Tabajaras. The beachy, tropical tones mix with the thrashing, violent water as we see the very fish the prisoner posits. I feel the texture of the water and the inability to breathe evenly. It isn’t that we identify with the fish, but that our body is reacting to the film. There is no depth of field in the water. It is inescapable, a fitting prologue for the film that follows.

Zama continues for two-thirds of the runtime to throw its titular character out of the water, barely breathing, as he fails to secure the transfer to Lerma he so desperately desires. He fails to seduce both wealthy Spanish and native women alike. He fails to pass as Spanish himself. Everything seems to tease him, including us—there is a dark humor in his suffering, but because we are so ingrained in his journey, we also sympathize. I am not sure I could exist in the world of Zama, either, one in which the longer you stay put, the more foreign you are. Waiting.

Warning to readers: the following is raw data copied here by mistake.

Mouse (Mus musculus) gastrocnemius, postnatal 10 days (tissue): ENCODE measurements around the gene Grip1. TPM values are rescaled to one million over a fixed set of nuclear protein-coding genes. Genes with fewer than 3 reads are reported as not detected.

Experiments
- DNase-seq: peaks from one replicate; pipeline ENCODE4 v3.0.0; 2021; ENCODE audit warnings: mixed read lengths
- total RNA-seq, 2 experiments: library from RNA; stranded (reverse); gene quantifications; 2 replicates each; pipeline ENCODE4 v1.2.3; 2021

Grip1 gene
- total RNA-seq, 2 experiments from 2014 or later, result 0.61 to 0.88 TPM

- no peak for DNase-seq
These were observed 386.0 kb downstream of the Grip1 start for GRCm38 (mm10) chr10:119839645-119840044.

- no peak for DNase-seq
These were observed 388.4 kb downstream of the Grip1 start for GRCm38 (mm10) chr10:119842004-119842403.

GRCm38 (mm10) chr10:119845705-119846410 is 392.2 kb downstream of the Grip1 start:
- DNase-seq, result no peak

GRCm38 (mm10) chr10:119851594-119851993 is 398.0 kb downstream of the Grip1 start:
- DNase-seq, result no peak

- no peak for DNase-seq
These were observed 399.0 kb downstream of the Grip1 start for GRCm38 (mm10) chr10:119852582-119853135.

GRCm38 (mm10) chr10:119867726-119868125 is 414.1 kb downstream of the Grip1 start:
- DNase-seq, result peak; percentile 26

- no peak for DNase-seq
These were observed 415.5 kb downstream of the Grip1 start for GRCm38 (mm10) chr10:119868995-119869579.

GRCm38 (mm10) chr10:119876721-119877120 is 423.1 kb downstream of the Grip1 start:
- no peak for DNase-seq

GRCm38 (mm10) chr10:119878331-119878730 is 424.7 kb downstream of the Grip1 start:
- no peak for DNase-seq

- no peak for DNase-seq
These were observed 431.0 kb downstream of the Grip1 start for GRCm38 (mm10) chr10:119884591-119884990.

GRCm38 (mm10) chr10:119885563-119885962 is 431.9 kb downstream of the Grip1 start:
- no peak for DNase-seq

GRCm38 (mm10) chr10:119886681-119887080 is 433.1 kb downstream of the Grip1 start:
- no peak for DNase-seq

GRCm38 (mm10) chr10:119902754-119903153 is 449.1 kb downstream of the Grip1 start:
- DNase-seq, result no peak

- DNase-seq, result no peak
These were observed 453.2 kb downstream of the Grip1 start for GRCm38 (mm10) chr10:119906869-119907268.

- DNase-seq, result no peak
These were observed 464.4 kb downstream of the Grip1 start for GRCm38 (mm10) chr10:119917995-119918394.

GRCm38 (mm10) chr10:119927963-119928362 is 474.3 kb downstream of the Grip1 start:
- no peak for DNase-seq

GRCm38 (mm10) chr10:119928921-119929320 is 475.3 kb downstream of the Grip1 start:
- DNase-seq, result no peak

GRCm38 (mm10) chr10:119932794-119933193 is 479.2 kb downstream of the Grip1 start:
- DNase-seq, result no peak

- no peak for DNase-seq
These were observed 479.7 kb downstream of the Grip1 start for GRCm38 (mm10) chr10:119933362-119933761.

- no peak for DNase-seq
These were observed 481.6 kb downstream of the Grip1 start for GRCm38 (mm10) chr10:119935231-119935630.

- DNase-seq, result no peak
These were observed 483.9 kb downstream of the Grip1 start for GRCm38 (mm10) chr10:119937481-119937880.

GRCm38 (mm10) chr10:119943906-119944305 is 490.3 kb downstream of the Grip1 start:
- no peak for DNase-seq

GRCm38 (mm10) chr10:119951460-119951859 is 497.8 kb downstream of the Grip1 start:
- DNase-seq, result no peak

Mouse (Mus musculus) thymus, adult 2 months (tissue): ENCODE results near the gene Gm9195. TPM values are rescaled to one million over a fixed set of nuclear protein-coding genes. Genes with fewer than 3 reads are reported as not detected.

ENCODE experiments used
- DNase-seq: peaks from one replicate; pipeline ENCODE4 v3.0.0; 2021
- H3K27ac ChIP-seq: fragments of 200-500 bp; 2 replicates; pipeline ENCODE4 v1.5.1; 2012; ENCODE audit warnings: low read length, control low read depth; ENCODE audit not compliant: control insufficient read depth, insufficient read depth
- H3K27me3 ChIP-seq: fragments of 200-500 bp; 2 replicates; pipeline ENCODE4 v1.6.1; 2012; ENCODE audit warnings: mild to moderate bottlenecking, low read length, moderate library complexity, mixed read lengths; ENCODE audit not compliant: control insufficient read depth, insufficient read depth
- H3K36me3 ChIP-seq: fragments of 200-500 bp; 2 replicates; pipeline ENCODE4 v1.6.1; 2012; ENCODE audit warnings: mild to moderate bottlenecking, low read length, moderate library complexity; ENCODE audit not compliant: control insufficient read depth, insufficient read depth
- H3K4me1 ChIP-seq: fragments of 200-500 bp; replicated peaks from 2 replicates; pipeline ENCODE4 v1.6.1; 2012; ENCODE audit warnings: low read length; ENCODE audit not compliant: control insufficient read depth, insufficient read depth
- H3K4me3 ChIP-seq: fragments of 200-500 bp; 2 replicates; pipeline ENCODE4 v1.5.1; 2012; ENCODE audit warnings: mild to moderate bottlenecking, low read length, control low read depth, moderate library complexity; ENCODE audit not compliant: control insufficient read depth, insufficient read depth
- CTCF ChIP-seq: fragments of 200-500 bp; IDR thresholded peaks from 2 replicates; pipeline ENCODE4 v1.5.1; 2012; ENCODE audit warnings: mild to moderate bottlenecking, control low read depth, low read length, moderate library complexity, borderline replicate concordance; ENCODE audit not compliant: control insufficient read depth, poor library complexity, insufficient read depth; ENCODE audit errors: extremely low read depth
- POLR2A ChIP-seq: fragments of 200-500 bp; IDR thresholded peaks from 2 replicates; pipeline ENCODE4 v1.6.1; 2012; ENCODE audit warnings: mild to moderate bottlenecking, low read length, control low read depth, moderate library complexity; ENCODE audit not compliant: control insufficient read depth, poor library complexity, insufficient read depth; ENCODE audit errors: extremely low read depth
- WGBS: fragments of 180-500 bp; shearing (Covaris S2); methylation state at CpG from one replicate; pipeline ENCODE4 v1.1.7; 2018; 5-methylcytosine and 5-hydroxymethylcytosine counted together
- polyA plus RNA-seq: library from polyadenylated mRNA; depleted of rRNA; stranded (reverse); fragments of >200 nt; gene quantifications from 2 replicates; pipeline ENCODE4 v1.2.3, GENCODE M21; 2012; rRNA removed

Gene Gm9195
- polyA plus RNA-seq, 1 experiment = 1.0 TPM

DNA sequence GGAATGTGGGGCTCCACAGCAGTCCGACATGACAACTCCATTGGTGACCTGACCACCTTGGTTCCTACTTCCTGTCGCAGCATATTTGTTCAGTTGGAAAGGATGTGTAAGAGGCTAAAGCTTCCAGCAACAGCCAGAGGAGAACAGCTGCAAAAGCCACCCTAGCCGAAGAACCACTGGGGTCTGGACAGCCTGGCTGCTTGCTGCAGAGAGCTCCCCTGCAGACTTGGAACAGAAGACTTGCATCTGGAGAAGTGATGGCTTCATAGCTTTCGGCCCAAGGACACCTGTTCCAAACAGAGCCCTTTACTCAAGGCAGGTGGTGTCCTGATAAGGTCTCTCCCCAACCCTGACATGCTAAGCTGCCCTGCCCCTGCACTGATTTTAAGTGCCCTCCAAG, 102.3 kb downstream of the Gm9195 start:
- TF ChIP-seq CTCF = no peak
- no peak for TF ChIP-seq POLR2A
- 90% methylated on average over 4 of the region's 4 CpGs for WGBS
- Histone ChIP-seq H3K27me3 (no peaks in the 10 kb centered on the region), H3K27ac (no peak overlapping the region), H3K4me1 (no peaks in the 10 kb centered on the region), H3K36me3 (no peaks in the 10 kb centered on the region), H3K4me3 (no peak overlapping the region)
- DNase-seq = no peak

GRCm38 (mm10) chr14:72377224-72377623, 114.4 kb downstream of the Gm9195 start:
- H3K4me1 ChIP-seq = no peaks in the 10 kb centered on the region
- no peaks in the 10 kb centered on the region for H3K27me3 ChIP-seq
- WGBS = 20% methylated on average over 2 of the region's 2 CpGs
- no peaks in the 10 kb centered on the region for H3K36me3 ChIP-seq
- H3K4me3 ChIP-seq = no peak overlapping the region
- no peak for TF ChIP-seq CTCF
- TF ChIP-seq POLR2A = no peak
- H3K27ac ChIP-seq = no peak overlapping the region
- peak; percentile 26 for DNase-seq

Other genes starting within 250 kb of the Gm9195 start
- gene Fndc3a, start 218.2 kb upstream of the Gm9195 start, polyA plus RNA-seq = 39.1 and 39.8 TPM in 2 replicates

This collective waiting is best characterized by the repeated motif of Shepard tones at pivotal moments. This achieves a kind of closeness with the audience, phenomenological in its essence, as we are drawn in by the deceptive nature of the sound in its endless descent. The first appearance (per say) of this sound occurs near the beginning of the film as a young child is carried in a chair on the backs of enslaved indigenous people. He speaks, ‘Don Diego de Zama…a god that cannot die…solitude is atrocious.’ It is unclear if the boy is actually saying this or if Zama is imagining it. In writing about the Shepard’s tone in Zama, Eleonora Rapan asks “Is this sound a kind of a sonic labyrinth that entraps Zama and us in this time beyond time?” (Rapan 139). I am inclined to say yes—the tones work to realize this reality of waiting and being stuck in a purgatory of your own making. The first time I heard it, I slowly sunk back into my seat with a hypnotic affect. As the sound is repeated throughout the film, it becomes more and more apparent that Zama is resigned to his fate. The tones are what Sinnerbrink describes as “episodic moods,” recurring in the manner that they sustain particular moods, such as the dread that comes with Zama’s sustained purgatory (Sinnerbrink 157). Sound can also be a tool to access our other senses in relation to the film. Remember that phenomenology prioritizes the whole; this includes the senses, and how they work together. Sobchack writes that “synesthetes regularly, vividly, and automatically perceive sound as color or shapes as tastes. One woman explains, ‘I most often see sound as colors, with a certain sense of pressure on my skin. . . . I am seeing, but not with my eyes, if that makes sense’ ” (Sobchack 67). I am no synesthete, but this tool is helpful to understanding our embodiment in relation to film—I see deep reds and lush greens when listening to Zama, I taste blood in my mouth. These horrors are embedded in the soundscape.